Google Celebrates the Bauhaus School’s 100th Anniversary with an Animated Doodle

Google has com­mem­o­rat­ed the 100th anniver­sary of the birth of the Bauhaus school with a nice ani­mat­ed doo­dle. They write:

Both a school for the arts and a school of thought, the Bauhaus was found­ed by archi­tect Wal­ter Gropius exact­ly 100 years ago in Weimar, Ger­many, gath­er­ing many of Europe’s most bril­liant artists and design­ers with the aim of train­ing a new gen­er­a­tion of cre­atives to rein­vent the world. Today’s ani­mat­ed Doo­dle cel­e­brates the lega­cy of this insti­tu­tion and the world­wide move­ment it began, which trans­formed the arts by apply­ing the prin­ci­ple “form fol­lows func­tion.”

Gropius envi­sioned the Bauhaus—whose name means “house of building”—as a merg­er of crafts­man­ship, the “fine” arts, and mod­ern tech­nol­o­gy. His icon­ic Bauhaus Build­ing in Dessau was a fore­run­ner of the influ­en­tial “Inter­na­tion­al Style,” but the impact of the Bauhaus’s ideas and prac­tices reached far beyond archi­tec­ture. Stu­dents of the Bauhaus received inter­dis­ci­pli­nary instruc­tion in car­pen­try, met­al, pot­tery, stained glass, wall paint­ing, weav­ing, graph­ics, and typog­ra­phy, learn­ing to infuse even the sim­plest func­tion­al objects (like the ones seen in today’s Doo­dle) with the high­est artis­tic aspi­ra­tions.

Steer­ing away from lux­u­ry and toward indus­tri­al mass pro­duc­tion, the Bauhaus attract­ed a stel­lar fac­ul­ty includ­ing painters Wass­i­ly Kandin­sky and Paul Klee, pho­tog­ra­ph­er and sculp­tor Lás­zló Moholy-Nagy, graph­ic design­er Her­bert Bay­er, indus­tri­al design­er Mar­i­anne Brandt, and Mar­cel Breuer, whose Mod­el B3 tubu­lar chair changed fur­ni­ture design for­ev­er.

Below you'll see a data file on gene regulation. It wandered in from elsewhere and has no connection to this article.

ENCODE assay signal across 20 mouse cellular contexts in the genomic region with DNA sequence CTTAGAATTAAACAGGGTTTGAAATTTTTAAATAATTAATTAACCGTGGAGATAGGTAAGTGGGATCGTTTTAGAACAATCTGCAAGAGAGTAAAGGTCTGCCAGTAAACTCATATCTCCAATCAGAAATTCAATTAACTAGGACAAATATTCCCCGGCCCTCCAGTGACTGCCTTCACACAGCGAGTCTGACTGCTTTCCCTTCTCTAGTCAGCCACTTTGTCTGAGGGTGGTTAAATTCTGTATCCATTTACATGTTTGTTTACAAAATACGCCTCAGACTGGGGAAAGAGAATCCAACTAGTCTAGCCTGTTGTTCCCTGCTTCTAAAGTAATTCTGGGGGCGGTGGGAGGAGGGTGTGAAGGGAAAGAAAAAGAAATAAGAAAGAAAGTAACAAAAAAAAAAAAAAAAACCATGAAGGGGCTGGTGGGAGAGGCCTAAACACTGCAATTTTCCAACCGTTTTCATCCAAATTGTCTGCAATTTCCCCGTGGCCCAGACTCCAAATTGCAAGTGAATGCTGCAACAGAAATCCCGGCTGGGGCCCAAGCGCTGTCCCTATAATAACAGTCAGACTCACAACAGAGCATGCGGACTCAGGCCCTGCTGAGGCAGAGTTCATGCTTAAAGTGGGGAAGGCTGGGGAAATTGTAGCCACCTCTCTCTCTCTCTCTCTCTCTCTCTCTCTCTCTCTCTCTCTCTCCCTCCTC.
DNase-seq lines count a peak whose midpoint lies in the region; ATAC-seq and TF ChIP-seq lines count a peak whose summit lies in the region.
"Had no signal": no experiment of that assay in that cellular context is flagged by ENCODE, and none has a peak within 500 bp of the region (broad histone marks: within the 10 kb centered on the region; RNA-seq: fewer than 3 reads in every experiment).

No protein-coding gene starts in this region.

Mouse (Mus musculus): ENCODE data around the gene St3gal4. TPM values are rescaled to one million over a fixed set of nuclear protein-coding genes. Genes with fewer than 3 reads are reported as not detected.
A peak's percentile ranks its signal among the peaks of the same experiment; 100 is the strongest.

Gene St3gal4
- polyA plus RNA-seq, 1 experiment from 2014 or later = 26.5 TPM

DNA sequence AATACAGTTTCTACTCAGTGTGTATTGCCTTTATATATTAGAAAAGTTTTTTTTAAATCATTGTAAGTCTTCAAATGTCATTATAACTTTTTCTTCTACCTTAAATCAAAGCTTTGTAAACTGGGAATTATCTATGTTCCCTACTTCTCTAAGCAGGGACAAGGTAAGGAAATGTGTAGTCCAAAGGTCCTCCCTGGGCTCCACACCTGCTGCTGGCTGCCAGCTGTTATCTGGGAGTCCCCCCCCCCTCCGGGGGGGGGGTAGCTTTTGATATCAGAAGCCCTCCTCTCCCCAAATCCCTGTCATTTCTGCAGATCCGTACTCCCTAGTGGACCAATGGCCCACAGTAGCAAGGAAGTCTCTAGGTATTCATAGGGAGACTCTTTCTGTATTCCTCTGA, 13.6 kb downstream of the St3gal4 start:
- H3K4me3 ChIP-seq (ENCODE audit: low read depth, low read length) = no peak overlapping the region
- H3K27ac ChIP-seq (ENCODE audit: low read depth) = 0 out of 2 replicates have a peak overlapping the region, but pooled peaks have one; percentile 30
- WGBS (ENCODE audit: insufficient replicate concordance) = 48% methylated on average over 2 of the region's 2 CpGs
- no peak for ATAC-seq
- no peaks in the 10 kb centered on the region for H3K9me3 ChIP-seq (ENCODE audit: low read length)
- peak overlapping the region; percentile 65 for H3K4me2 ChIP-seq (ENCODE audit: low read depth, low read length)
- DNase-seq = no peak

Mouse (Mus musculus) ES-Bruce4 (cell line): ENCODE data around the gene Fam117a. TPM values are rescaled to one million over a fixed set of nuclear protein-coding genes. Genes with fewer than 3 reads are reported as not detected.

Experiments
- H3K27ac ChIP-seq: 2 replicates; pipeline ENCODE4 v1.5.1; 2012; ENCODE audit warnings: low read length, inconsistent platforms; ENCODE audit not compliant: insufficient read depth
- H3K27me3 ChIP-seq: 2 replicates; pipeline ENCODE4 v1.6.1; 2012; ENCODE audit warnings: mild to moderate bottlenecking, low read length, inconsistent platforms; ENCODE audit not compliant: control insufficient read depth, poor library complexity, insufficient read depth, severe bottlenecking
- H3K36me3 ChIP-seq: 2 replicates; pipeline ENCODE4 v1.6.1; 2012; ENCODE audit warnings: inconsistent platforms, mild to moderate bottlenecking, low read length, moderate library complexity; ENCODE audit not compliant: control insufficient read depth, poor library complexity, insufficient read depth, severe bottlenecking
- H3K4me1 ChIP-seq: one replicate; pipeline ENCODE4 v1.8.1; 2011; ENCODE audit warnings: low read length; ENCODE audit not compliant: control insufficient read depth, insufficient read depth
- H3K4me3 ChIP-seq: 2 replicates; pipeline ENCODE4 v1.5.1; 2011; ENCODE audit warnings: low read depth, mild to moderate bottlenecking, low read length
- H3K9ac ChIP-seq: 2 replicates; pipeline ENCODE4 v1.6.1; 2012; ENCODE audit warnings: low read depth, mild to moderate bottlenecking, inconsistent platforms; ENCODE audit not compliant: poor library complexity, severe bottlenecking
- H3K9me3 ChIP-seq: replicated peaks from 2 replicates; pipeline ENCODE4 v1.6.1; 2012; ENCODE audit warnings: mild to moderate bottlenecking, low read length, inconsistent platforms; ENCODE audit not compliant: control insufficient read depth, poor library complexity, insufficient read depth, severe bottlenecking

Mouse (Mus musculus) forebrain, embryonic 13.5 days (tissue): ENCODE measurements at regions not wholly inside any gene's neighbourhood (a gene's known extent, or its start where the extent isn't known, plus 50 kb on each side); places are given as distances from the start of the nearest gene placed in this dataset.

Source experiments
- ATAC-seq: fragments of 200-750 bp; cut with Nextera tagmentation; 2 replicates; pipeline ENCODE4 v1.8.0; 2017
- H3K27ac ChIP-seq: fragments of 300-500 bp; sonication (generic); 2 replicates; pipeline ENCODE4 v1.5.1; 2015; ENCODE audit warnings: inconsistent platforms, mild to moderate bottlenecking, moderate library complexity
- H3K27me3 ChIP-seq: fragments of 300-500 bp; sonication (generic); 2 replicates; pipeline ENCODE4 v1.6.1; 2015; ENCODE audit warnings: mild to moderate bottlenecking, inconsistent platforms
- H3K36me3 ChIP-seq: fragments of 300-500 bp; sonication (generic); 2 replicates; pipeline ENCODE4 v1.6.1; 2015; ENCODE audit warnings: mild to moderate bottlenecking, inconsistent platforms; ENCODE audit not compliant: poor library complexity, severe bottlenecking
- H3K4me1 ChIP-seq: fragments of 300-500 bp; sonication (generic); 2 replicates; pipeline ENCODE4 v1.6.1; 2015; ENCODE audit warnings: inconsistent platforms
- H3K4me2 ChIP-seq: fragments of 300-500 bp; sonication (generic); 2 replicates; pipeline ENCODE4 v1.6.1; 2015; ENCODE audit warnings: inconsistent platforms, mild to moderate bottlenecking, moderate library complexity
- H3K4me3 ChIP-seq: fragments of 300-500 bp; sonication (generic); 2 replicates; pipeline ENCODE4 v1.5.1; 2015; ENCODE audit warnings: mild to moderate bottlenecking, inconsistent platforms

Though the Bauhaus offi­cial­ly dis­band­ed on August 10, 1933, its stu­dents returned to 29 coun­tries, found­ing the New Bauhaus in Chica­go, Black Moun­tain Col­lege in North Car­oli­na, and White City in Tel Aviv. Bauhaus affil­i­ates also took lead­er­ship posi­tions at the Illi­nois Insti­tute of Tech­nol­o­gy, the Har­vard School of Archi­tec­ture, and the Muse­um of Mod­ern Art. Through all of these insti­tu­tions, and the work cre­at­ed in their spir­it, the ideas of the Bauhaus live on.

Find more anniver­sary cel­e­bra­tions in the Relat­eds below.

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via Dezeen

Relat­ed Con­tent:

Mod­ern Cor­po­rate Logos Reimag­ined in a Clas­sic Bauhaus Style: Cel­e­brate the 100th Anniver­sary of the Bauhaus Move­ment Today

Watch Bauhaus World, a Free Doc­u­men­tary That Cel­e­brates the 100th Anniver­sary of Germany’s Leg­endary Art, Archi­tec­ture & Design School

Down­load Orig­i­nal Bauhaus Books & Jour­nals for Free: A Dig­i­tal Cel­e­bra­tion of the Found­ing of the Bauhaus School 100 Years Ago

How the Rad­i­cal Build­ings of the Bauhaus Rev­o­lu­tion­ized Archi­tec­ture: A Short Intro­duc­tion

An Oral His­to­ry of the Bauhaus: Hear Rare Inter­views (in Eng­lish) with Wal­ter Gropius, Lud­wig Mies van der Rohe & More

32,000+ Bauhaus Art Objects Made Avail­able Online by Har­vard Muse­um Web­site

The Female Pio­neers of the Bauhaus Art Move­ment: Dis­cov­er Gertrud Arndt, Mar­i­anne Brandt, Anni Albers & Oth­er For­got­ten Inno­va­tors

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